III. Damage Prevention and Control through Regard for Interpretations in other Jurisdictions
We will turn now to a way to maximize uniformity that is familiar to all who work with our domestic uniform laws -- regard for case law in other States -- an approach that has played an important part in producing a workable degree of legal harmony in applying our uniform state laws. Recourse to international case law will also aid uniformity in applying the Sales Convention. Indeed, national reports to the 1986 International Congress of Comparative Law showed that this recourse has been employed in many countries without statutory encouragement. In view of the mandate in Article 7(1) for interpretation with regard to the Convention's "international character" and "the need to promote uniformity in its application, courts in States that adopt the Sales Convention should have no doubt as to their responsibility to consider interpretations in other countries.
To sum up: We cannot expect perfect uniformity in applying the convention [page211] -- or, for that matter, any other statute. But we can look forward to international commercial law that is more helpful and predictable than the present Babel of competing systems. In addition, international acceptance of the same rules gives us a common medium for communication -- a lingua franca -- for the international exchange of experience and ideas. It is not too much to expect that this dialogue will contribute to a more cosmopolitan and enlightened approach to law.[page 212]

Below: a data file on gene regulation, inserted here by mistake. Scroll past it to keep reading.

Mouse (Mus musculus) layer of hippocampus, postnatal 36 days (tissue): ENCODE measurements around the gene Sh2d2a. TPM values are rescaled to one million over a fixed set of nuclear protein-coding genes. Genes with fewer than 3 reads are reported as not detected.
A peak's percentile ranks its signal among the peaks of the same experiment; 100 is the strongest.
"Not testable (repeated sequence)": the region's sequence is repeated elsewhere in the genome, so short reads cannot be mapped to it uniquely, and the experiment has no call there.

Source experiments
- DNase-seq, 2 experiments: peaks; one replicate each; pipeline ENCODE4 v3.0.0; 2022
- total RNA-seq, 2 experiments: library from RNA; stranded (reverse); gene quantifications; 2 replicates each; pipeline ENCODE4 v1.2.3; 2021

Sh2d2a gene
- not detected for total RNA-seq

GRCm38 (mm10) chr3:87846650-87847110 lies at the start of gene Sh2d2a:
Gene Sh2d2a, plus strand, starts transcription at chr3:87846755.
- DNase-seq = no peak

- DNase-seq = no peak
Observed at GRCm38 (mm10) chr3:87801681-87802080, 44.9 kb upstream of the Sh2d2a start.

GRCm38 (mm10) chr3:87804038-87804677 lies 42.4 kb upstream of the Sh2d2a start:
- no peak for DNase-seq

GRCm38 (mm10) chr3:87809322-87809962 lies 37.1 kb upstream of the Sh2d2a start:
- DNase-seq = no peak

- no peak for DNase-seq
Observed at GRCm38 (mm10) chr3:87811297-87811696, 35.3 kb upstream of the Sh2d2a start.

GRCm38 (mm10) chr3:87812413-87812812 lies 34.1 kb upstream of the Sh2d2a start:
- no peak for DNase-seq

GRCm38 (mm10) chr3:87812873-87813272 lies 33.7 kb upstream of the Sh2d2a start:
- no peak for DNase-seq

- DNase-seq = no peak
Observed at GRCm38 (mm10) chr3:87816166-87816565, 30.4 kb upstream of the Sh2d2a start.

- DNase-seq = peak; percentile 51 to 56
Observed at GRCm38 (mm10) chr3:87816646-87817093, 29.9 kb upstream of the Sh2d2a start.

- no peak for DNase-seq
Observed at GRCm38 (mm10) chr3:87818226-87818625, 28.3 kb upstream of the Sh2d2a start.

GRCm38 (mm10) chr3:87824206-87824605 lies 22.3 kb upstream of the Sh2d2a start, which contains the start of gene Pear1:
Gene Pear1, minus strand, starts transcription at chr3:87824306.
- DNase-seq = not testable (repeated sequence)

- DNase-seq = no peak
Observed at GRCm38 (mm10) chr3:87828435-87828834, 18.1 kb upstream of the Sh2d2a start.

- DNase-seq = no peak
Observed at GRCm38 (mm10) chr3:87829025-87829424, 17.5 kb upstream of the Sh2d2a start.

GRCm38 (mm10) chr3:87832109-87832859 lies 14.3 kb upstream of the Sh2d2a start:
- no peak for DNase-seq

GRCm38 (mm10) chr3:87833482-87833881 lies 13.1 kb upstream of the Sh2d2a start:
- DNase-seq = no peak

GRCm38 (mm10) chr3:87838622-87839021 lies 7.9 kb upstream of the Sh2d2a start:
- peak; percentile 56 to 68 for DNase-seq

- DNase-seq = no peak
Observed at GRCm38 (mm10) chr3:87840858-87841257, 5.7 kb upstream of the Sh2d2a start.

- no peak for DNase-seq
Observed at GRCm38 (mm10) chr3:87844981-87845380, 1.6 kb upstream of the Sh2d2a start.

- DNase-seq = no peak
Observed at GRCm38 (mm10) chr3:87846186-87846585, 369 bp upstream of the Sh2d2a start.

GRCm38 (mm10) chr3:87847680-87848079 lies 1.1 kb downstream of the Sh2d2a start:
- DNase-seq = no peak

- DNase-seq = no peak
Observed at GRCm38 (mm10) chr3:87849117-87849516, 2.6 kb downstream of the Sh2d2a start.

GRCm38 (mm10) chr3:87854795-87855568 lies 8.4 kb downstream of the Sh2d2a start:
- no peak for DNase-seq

* Schnader Professor of Commercial Law Emeritus, University of Pennsylvania.
1. See Honnold, The Sales Convention: Background, Status, Application, 8 J.L. & Com. 1 (1988).
2. Id., see also J. Honnold, Uniform Law for International Sales under the 1980 United Nations Convention (68-70, 217-18, 238-39 [hereinafter cited as Honnold Commentary] (1982).
3. Professor Peter Winship has done a great service for all who work in this field by his series of bibliographies of writings on the Sales Convention; the latest of which is readily accessible at 21 Int'l Law. 585-601 (1987). Each year the UNCITRAL Secretariat issues a bibliography of international writings on the various fields of the Commission's work. E.g., U.N. Doc. A/CN.9/284 (1986). These bibliographies, together with studies, legislative texts, and reports on proceedings are reproduced in the UNCITRAL Yearbook. See, e.g., 14 United Nations Commission on International Trade Law Yearbook 276-278 (1983) (United Nations, New York, 1986, Doc.A/CN.9/Ser. A/1983, U.N. Pub. Sales No.: E. 8.85.V.3). (The Yearbook, like other U.N. publications, is issued in various language versions; in the above citation, "E" stands for the English version.)